Weird and Wonderful Coffee Brewing Devices
Making a decent cup of coffee is neither difficult nor does it have to be expensive. You can make perfect cup of coffee in under five minutes with a $20 Hario v60 Ceramic Dripper Cone and a $28 dollar Hario v60 Range Server.
But some folks like to fancy things up beyond reason, and since the last two times we visited the world of often needlessly complicated crazy coffee contraptions, things have gotten even, well, crazier.
Here’s a look at seven new crazy coffee contraptions that look stylish and will take a bite out of your wallet but won’t necessarily make a better cup of coffee.
All you need to make a good cup of espresso is this minimalist and unique piston-and-level system. Each unit is hand-assembled from wood, aluminum, and stainless steel by the Newton Espresso folks in Hawke’s Bay New Zealand. $600 (but free shipping).
This ruggedized, compact coffee maker, designed for job sites and workshops, runs on the same 12V and 18V lithium-ion batteries that power Makita’s tools. Convenience! The Makita DCM501Z brews a single five-ounce cup of coffee in just five minutes—plenty of time to work up a powerful coffee craving. Additionally, it features a “permanent drip filter,” so there’s no need to use those complicated paper filters. $100 (battery and battery charger sold separately).
Produced by IA Collaborative (where human-centered design meets business strategy), the Kelvin Coffee Roaster promises to make home coffee roasting both simple and beautiful. But it’s more than just a simple home coffee roaster. The Kelvin also comes with a green coffee bean subscription service (powered by a mobile app, of course). However, it’s not clear if a buyer is locked into the Kelvin’s bean delivery or if they can opt out. Originally appearing on Kickstarter, the Kelvin brags about being fully funded in 3 hours. Impressive. However, it was supposed to ship in December 2018, so its 1,816 now-angry backers are still waiting. $250 (with a free one-pound bag of beans).
The It’s American Press (yep, that’s actually what it’s called) looks a lot like the classic French Press (but it’s quite different in practice). The defining features of this initially deceptive device include an ultra-fine (100 micron) steel filtration and a reusable pod that contains the grounds, producing a grit-free cup of coffee and allows for easy clean up. And it’s a bit magic, because according to the specs, the device holds 12 ounces of water—but you can pour out up to 14 ounces of liquid. Amazing! $80.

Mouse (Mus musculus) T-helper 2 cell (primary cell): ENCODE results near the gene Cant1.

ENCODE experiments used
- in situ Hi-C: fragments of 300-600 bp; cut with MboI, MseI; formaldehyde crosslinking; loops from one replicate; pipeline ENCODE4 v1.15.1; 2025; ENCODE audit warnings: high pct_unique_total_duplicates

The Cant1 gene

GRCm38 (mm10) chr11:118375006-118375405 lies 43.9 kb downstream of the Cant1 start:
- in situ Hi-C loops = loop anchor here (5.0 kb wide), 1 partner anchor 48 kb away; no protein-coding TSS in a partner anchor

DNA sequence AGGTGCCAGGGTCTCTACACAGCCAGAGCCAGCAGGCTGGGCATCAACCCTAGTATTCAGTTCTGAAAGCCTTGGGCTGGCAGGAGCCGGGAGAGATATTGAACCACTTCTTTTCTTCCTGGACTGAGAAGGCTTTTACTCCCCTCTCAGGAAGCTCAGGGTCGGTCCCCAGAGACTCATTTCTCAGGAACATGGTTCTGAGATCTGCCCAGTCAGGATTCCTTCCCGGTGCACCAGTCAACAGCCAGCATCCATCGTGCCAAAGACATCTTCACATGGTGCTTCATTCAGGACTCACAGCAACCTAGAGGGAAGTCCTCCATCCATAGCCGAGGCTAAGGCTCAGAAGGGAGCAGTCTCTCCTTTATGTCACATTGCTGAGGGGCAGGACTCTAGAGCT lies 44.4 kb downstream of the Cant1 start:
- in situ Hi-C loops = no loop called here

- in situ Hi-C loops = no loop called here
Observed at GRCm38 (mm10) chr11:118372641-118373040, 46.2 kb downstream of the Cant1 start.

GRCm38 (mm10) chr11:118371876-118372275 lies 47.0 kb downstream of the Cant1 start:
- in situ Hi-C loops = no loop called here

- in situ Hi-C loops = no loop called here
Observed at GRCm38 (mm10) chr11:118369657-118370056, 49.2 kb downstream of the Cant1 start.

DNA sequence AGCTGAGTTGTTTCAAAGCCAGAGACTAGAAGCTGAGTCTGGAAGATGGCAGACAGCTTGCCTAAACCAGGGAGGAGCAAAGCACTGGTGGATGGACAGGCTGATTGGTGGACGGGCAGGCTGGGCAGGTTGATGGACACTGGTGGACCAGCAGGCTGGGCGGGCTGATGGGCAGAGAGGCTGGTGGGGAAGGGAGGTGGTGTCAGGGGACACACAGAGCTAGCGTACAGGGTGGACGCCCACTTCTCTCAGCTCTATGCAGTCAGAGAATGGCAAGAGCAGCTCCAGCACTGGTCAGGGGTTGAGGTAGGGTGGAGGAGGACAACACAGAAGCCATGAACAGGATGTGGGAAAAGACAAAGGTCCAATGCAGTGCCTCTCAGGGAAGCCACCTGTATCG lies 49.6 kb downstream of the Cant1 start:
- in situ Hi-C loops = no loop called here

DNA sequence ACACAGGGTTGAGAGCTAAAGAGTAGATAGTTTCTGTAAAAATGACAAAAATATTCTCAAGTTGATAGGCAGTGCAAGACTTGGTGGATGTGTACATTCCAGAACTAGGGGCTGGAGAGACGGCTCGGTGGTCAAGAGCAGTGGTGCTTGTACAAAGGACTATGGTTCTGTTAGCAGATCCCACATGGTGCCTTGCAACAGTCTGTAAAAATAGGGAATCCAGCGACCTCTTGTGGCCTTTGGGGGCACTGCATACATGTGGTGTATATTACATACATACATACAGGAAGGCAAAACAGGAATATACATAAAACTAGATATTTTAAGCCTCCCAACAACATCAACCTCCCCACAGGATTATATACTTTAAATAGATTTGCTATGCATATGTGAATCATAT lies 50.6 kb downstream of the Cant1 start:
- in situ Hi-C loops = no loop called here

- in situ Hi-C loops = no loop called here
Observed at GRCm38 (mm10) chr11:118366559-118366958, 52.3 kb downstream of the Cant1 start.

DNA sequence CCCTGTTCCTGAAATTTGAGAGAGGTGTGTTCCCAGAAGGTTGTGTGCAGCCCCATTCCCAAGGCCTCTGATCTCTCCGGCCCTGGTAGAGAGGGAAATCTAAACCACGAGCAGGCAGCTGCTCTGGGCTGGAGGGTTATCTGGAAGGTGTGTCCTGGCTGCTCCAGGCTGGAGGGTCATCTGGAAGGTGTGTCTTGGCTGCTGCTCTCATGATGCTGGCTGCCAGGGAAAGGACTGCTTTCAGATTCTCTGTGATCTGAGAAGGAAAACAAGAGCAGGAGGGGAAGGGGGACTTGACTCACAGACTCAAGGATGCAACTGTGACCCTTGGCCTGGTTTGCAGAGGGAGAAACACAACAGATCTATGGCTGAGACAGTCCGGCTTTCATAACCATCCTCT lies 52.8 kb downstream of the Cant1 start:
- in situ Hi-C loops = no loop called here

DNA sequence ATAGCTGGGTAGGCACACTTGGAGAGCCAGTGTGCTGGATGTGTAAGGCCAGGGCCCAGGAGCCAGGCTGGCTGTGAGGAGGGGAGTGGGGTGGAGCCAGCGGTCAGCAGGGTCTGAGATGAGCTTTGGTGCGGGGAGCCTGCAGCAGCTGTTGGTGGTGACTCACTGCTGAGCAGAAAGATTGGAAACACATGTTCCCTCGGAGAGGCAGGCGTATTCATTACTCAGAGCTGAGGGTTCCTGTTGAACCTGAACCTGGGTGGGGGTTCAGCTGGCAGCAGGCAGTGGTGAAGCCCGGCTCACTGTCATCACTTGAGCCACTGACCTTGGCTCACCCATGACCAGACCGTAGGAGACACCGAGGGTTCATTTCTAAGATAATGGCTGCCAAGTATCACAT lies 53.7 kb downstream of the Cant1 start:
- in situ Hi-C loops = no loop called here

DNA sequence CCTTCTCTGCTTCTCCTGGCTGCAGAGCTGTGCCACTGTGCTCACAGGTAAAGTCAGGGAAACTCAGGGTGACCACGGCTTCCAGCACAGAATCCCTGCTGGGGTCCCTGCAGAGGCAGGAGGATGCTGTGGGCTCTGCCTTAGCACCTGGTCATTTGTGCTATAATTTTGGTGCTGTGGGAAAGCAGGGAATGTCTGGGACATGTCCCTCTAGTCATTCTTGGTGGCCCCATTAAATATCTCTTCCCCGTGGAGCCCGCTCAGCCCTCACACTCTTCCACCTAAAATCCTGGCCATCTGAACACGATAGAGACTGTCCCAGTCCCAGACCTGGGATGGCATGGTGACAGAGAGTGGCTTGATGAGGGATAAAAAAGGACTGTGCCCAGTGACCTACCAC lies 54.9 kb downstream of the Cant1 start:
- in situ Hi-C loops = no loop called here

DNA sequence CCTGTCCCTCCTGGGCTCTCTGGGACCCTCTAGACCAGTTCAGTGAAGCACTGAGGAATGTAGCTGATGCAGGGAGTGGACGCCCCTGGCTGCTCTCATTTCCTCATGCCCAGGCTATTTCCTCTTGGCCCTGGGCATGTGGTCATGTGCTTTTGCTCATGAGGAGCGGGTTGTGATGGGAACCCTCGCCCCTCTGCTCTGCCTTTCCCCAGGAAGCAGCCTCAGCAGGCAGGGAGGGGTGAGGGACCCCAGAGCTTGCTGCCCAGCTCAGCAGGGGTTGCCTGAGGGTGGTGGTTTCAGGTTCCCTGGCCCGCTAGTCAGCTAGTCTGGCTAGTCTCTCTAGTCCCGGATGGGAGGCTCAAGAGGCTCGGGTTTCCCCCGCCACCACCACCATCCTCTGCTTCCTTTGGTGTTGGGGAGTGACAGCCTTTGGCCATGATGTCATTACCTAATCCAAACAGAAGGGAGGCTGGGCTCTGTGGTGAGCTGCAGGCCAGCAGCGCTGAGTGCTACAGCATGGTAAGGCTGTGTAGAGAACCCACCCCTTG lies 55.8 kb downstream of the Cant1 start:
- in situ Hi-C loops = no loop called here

If you want to see it in action, check out coffee aficionado James Hoffman’s review of this contraption.
When you can’t be bothered to brew your own pour-over by hand, the Cuisinart PurePrecision Pour Over Coffee Brewer will do it for you. As the marking copy says, “Now your friends and family can enjoy the superior coffee taste produced by manual brewers—without the work!” Plus it comes with a unique laser-etched stainless steel filter. All that for just $200.
I have a certain fondness for this contraption. Billed as the first portable lever espresso maker, the Leverpresso, with its high quality 51mm filter, offers café-quality espresso right at your fingertips. It adjusts from 1- to 9-bar pressure all without electricity so you can make an espresso just the way you like it—anytime, anywhere—in just three minutes. $99.
Allegedly the world’s most advanced system for brewing specialty coffee, tea, and more. This coffee robot can whip up pretty much any coffee drink you can imagine with just the press of a few touchscreen buttons. If you want to experience the coffee shop’s future, you’ll have to pay a visit to the Cafe X kiosks in the San Francisco and San Jose airports. $200,000.
I’ve been drinking coffee since I was five years old, so I know a thing or two about how to make the perfect cup of coffee. This is the right way to do it.